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Spicy Tomato Ketchup : The Good Soup

Spicy Tomato Ketchup
  • Dairy Free
  • Gluten Free
  • Pesceterian
  • Vegan
  • Vegetarian

There were only 2 vegetarians in my first tofu and tempeh class on the weekend, which was surprisingly pleasing to me. Don’t take this as a slight, vegetarians. I’ve got nothing against you, nothing at all. I admire your diets, trimmed of flesh and laterally searching. If I didn’t love meat so much, I’d wear the vegetarian diet proudly (and actually have done, despite my bloody cravings, for many years. Now, I eat my animals carefully sourced, and encourage other meat eaters to do the same.)

No, what pleased me was that most of my class was made up of omnivores. Omnivores choosing to venture into soy bean territory, a land so many Australian meat eaters ignore, hiding their flavour ignorance behind disdain. This recipe is to say thank you to all you adventurous omnivores. It’s a sauce for the careful source-ers amongst us: homemade ketchup. Tomato ketchup. Damn good ketchup. As good on a sausage as a slice of tempeh. Spoon it into pasta sauces for an extra bite, or add it to a stew or curry. What ever you do, make LOADS of it, because way too soon you’ll be reaching into the spidery corners of your pantry hoping to catch hold of one final forgotten jar. And it won’t be there.

Spicy Tomato Ketchup

Taken from Preserving, by Oded Schwartz. Makes about 1 litre of sauce, with a shelf life 2 years if heat processed correctly.
  • 2kg ripe, red tomatoes
  • 500g shallots or onions, peeled
  • 75g fresh ginger, peeled
  • 6 garlic cloves peeled
  • 3-4 chillies, deseeded (optional, if you want a milder ketchup)
  • 6 celery stalks with leaves (use garden grown leafy celery, if you have it)
  • 2 tbsp coriander seeds
  • 1 tsp cloves
  • 1 tsp crumbled mace blades
  • 250ml cider vinegar
  • 75g soft brown or white sugar (if you want a sweeter ketchup, use 100g)
  • 2 tsp salt
  • 1 tbsp smoked paprika


Coarsely chop the tomatoes, shallots (or onions), ginger, garlic and chillies in a food processor if you’ve got one, or by hand if you don’t. Place the coriander seeds, cloves and mace blades in a spice bag or tea infuser. Tie up the celery stalks.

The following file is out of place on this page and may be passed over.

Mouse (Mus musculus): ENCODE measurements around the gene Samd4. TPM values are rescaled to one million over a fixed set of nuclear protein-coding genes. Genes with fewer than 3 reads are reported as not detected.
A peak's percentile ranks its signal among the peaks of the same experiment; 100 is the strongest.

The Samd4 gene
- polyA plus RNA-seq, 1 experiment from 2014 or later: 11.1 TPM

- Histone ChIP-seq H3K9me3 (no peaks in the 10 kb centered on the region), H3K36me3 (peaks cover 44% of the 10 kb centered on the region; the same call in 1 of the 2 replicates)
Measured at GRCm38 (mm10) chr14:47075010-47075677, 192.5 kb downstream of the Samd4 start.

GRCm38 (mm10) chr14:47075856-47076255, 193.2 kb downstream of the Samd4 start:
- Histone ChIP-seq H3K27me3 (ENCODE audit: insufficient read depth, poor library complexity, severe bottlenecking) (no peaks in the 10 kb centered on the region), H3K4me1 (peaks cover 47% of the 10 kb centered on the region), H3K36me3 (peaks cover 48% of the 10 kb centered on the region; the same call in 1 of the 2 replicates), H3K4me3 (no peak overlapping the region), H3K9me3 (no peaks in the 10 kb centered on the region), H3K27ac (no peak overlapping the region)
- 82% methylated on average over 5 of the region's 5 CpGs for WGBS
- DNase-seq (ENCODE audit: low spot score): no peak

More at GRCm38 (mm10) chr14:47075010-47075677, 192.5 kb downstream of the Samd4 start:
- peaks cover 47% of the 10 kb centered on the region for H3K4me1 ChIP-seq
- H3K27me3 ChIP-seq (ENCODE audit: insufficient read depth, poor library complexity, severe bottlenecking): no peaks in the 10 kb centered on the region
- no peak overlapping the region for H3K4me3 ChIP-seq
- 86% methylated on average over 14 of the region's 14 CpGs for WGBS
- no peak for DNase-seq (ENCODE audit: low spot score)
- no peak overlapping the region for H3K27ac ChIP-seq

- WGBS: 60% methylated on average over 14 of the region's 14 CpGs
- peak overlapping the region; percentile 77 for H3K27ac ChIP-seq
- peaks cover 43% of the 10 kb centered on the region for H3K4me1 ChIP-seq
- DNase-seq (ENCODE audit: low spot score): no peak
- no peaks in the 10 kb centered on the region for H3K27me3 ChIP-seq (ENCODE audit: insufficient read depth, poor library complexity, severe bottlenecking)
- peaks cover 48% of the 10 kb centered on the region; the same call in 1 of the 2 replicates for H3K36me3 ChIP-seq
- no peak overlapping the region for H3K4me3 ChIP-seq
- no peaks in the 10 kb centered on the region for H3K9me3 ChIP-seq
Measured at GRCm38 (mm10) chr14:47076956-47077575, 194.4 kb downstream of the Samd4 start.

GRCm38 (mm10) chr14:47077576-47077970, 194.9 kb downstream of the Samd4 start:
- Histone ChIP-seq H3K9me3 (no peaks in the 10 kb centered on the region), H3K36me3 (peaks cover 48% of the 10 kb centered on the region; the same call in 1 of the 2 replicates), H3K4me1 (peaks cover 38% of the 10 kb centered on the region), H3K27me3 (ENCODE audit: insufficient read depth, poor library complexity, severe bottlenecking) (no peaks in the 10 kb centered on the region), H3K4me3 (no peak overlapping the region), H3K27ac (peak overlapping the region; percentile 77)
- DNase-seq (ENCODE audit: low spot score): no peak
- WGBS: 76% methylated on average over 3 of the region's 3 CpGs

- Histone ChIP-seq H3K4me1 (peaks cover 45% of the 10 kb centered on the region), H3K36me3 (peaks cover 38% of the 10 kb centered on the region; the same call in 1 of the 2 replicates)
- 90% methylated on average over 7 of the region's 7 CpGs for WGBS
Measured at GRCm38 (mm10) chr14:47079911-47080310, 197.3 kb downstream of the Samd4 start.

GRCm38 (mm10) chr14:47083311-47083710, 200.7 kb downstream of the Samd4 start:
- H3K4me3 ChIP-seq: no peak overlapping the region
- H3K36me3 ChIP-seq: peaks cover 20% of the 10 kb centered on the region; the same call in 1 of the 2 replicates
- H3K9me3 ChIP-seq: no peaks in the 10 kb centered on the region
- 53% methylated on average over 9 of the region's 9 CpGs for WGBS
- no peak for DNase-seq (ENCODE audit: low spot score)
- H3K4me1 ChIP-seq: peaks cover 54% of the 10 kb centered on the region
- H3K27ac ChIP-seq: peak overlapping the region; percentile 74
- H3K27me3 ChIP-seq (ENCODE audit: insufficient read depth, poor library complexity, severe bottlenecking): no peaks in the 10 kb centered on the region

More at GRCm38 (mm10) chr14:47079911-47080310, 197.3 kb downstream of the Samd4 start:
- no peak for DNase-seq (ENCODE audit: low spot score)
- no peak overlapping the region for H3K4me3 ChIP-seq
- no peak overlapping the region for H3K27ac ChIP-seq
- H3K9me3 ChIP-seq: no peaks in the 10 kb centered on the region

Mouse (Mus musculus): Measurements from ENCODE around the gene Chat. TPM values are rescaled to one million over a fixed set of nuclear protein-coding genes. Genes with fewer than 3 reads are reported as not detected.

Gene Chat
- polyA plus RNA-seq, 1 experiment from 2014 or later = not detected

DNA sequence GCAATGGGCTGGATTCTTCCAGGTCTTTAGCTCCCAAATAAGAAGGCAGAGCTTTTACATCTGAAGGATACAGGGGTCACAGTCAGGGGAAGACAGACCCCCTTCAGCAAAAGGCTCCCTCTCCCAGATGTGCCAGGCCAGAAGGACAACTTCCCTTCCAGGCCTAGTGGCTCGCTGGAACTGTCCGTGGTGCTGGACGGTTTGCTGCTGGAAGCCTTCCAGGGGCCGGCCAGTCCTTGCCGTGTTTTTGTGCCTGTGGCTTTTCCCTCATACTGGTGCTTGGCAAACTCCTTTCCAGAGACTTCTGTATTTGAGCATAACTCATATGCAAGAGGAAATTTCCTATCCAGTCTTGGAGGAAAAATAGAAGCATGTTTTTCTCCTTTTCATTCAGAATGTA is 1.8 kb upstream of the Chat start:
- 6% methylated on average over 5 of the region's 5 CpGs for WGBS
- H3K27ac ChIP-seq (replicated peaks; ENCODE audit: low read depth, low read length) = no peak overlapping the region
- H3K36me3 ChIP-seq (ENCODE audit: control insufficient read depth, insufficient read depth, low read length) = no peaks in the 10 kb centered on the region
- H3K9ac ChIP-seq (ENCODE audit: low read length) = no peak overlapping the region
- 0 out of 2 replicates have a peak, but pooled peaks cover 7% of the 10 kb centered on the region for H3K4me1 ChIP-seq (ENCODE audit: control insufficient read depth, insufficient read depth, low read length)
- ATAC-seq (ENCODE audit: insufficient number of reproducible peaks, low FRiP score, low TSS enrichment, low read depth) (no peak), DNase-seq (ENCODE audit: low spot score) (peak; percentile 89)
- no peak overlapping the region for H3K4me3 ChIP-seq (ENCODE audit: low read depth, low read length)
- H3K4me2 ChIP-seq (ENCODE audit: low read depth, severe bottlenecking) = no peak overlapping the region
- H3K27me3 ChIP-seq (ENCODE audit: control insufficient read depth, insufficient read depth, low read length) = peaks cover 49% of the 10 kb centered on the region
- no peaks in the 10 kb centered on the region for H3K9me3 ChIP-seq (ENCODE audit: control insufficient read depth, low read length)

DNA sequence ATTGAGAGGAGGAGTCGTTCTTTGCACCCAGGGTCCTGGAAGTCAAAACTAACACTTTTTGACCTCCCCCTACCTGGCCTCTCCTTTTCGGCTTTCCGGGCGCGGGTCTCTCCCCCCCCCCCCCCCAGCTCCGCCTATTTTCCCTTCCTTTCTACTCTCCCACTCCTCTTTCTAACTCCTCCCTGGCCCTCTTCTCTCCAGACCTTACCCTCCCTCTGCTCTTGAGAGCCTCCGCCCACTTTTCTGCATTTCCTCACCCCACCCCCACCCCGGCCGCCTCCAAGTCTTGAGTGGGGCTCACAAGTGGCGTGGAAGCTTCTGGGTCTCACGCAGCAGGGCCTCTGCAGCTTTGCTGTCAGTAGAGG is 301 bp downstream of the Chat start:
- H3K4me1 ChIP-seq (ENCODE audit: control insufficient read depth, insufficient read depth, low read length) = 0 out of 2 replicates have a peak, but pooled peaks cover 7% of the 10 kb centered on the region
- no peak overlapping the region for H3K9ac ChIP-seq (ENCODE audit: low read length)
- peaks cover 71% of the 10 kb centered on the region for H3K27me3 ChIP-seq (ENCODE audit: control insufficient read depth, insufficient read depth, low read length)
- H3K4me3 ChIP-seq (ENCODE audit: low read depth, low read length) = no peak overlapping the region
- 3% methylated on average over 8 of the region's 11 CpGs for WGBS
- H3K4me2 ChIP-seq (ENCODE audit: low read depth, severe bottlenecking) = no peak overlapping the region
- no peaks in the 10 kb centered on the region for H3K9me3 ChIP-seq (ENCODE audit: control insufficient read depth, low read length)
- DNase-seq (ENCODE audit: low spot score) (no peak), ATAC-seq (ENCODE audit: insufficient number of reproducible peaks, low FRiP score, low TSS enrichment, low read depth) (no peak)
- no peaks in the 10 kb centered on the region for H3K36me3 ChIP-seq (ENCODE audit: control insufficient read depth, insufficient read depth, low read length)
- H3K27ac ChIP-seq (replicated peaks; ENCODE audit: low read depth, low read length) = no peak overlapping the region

Put the mixture in a non reactive saucepan. Bring to the boil and simmer for 25minutes, or until the onions and shallots are translucent. Remove the celery and spice bag and press the tomato mixture through a food mill.

Return it to the cleaned saucepan and bring to the boil again, cooking for another hour, or until the mixture has reduced by half.

Measure how much puree you’ve got and add the vinegar, sugar, salt and paprika accordingly.  Boil for another hour, stirring frequently, until the mixture is quite thick.

Pour into hot sterilized bottles and seal, then heat process if you would like to store the ketchup for a long time. The ketchup is ready immediately, but improves with time.

Serve with grilled tempeh, hamburgers, guacamole and corn chips, or use to flavour soups, stews and pasta sauces


  1. Audrey
    February 6, 2012 at 9:41 am | | Reply

    Looks great. Where did you get those beautiful tomatoes? Thanks for the lovely tofu and tempeh class, can’t wait to get back to London to try and make some for my vegetarian daughter. the cherry jam was delish. audrey

  2. Emma Galloway
    February 6, 2012 at 11:21 am | | Reply

    Congrats on the success of your tofu/tempeh class! That’s really awesome to hear of so many meat eaters willing to learn what has been a strictly vegetarian food for so long.

    Your tomato sauce looks fab, just like how my Nana and mum make it. Aren’t those black Russians amazing? I grow them just for cooking, their flavour is so rich and intense, perfect for sauce and relish xx

  3. Kitchen Belleicious
    February 6, 2012 at 7:27 pm | | Reply

    Oh if I could get my hands on some tomatoes I swear I would make a huge batch of this right now! It looks to die for! Perfect to add to any bbq sauce!

  4. Marina@cowboycountryvegetarian
    February 7, 2012 at 3:58 am | | Reply

    I am really-really glad I found this blog. We were just today looking for a home-made ketchup recipe. We use to buy some home-made from a farmers market, but this year we ran out before the market starts. There are no fresh tomatoes in February, I am thinking on using some canned (in jars) plane tomatoes. Thank you for this post.

  5. Caffettiera
    February 7, 2012 at 9:34 am | | Reply

    You really have beautiful tomatoes at hand. And I see what you mean about the omnivores at your class (I would have loved to be one of them, by the way).

  6. Magic of Spice
    February 17, 2012 at 6:46 pm | | Reply

    What a great recipe! I have never made my own ketchup before…will give it a try :)

  7. katya zarowny
    katya zarowny
    December 23, 2015 at 5:56 pm | | Reply

    WOW! what a fantastic recipe for Russian ketchup, im a mom of 10 children and are self efficient, Are family is Russian/Ukrainian and living here in Canada isn’t easy as there isn’t many people here of my culture, thanks for the wonderful site!

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